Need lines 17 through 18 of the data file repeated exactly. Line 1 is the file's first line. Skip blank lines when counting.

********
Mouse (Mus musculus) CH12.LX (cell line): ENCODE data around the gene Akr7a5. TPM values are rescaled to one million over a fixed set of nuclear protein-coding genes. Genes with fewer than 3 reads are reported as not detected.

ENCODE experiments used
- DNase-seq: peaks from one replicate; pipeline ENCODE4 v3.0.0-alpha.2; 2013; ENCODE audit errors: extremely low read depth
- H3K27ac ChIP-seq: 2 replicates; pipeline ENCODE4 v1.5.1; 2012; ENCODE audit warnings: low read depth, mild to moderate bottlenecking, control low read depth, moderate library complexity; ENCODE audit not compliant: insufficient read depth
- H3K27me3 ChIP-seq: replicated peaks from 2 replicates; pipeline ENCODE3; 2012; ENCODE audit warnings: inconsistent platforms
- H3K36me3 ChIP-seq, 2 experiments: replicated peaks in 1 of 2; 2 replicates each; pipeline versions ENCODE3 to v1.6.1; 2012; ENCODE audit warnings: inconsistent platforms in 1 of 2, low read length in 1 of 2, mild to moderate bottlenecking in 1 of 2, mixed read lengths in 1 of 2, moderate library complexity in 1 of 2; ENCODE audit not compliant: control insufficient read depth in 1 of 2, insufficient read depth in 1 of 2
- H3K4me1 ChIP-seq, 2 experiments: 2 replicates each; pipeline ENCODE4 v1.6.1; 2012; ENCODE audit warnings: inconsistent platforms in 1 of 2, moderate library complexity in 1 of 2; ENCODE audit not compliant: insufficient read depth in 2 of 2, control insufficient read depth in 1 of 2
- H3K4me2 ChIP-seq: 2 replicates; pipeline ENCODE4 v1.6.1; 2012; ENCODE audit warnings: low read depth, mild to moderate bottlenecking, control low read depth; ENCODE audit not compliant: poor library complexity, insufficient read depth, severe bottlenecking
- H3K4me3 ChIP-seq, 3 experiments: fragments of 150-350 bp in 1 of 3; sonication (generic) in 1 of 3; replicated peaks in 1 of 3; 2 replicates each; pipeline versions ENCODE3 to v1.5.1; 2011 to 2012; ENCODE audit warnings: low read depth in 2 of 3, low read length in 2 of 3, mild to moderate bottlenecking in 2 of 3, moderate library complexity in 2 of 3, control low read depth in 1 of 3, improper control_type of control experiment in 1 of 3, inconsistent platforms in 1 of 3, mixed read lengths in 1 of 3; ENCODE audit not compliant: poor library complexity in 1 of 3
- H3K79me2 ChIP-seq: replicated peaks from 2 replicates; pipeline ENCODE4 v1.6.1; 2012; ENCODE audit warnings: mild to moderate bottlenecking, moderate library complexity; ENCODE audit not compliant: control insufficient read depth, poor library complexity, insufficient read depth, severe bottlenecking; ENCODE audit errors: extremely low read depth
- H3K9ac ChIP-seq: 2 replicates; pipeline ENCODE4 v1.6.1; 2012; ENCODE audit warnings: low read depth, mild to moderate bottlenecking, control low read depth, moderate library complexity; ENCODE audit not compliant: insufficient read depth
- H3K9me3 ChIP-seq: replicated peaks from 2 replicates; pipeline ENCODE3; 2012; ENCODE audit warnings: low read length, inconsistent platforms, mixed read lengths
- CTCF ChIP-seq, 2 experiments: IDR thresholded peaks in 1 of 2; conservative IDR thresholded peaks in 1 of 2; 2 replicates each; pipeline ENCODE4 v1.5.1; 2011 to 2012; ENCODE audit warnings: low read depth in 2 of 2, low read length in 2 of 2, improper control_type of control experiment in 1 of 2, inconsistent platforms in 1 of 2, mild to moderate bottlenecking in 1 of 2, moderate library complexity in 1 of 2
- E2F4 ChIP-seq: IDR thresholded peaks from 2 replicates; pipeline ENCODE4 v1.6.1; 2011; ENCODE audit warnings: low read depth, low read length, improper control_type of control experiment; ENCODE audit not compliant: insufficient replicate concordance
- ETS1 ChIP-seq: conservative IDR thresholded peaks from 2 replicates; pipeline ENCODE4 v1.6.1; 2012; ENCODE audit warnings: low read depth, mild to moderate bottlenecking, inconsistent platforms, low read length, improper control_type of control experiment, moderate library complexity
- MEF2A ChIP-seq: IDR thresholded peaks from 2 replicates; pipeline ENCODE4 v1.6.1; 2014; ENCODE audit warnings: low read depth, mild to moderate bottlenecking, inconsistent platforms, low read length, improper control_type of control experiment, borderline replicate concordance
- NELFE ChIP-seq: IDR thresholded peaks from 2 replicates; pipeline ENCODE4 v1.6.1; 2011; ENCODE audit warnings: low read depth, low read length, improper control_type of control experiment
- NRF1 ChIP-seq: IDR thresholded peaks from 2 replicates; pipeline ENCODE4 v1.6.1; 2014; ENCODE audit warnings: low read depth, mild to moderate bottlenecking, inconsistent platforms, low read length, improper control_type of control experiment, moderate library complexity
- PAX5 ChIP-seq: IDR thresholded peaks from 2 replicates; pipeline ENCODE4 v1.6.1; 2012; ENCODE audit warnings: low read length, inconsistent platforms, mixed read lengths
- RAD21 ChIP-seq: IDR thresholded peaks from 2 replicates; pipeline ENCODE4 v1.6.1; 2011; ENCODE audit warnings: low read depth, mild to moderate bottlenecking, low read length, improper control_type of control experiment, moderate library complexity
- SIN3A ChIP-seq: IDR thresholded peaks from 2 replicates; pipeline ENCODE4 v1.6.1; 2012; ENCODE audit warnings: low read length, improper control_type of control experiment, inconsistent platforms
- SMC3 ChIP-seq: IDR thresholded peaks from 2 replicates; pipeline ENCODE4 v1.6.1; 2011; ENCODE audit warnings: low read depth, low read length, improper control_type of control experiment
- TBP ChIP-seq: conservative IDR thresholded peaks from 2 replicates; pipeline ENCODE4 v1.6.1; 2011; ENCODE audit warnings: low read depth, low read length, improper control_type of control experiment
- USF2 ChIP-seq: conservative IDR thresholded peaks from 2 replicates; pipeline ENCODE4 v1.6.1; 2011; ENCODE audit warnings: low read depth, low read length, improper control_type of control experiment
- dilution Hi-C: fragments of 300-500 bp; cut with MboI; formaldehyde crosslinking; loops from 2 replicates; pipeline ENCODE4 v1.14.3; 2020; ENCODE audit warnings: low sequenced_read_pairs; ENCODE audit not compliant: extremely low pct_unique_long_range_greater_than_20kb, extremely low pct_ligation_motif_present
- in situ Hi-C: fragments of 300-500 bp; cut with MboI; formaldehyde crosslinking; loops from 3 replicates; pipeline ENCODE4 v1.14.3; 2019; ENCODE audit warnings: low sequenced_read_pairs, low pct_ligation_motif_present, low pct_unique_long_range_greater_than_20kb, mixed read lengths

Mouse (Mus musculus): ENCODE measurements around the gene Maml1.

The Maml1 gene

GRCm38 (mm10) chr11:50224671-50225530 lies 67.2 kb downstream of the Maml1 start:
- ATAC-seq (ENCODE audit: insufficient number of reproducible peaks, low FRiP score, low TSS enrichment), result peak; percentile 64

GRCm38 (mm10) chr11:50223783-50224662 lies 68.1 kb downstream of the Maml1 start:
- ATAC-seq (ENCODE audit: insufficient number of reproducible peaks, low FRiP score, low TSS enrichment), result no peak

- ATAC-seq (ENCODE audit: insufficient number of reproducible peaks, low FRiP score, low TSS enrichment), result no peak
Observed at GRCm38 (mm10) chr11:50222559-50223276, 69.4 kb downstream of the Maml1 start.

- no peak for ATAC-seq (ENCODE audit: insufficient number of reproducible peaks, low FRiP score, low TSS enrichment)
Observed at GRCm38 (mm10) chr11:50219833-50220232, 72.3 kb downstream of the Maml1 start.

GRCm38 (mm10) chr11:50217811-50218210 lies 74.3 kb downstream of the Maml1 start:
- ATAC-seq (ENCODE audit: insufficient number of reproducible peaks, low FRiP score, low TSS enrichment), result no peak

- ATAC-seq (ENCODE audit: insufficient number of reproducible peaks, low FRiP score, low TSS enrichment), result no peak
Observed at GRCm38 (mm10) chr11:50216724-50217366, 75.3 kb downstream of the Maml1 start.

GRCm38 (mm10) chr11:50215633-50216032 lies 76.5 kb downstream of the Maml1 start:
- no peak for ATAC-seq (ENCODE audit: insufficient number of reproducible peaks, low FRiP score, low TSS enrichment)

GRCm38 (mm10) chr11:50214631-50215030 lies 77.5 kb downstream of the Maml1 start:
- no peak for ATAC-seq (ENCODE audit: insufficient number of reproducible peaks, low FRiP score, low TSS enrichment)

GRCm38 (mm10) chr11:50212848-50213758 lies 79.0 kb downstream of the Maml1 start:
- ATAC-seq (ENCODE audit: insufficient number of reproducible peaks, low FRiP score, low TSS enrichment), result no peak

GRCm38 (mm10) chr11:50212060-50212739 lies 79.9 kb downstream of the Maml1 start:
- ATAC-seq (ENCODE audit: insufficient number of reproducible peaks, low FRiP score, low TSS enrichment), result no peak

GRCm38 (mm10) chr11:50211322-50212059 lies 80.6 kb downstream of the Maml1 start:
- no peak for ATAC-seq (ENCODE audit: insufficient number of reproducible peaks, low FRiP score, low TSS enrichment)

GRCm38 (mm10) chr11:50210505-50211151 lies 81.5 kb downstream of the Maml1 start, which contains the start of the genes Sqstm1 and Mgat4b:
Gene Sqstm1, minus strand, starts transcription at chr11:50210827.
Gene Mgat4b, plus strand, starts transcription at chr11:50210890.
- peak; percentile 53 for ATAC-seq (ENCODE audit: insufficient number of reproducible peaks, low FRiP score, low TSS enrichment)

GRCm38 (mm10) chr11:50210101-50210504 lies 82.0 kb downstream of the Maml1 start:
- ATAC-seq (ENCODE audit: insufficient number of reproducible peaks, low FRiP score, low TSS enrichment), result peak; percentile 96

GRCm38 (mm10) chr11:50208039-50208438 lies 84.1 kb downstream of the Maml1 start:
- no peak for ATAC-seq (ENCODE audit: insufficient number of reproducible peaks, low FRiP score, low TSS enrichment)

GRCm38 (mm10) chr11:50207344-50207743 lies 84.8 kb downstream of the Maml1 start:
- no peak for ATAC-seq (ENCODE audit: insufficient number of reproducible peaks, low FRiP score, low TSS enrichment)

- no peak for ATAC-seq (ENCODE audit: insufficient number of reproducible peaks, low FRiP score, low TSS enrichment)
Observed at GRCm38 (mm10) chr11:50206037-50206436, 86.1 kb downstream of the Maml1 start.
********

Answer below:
- NELFE ChIP-seq: IDR thresholded peaks from 2 replicates; pipeline ENCODE4 v1.6.1; 2011; ENCODE audit warnings: low read depth, low read length, improper control_type of control experiment
- NRF1 ChIP-seq: IDR thresholded peaks from 2 replicates; pipeline ENCODE4 v1.6.1; 2014; ENCODE audit warnings: low read depth, mild to moderate bottlenecking, inconsistent platforms, low read length, improper control_type of control experiment, moderate library complexity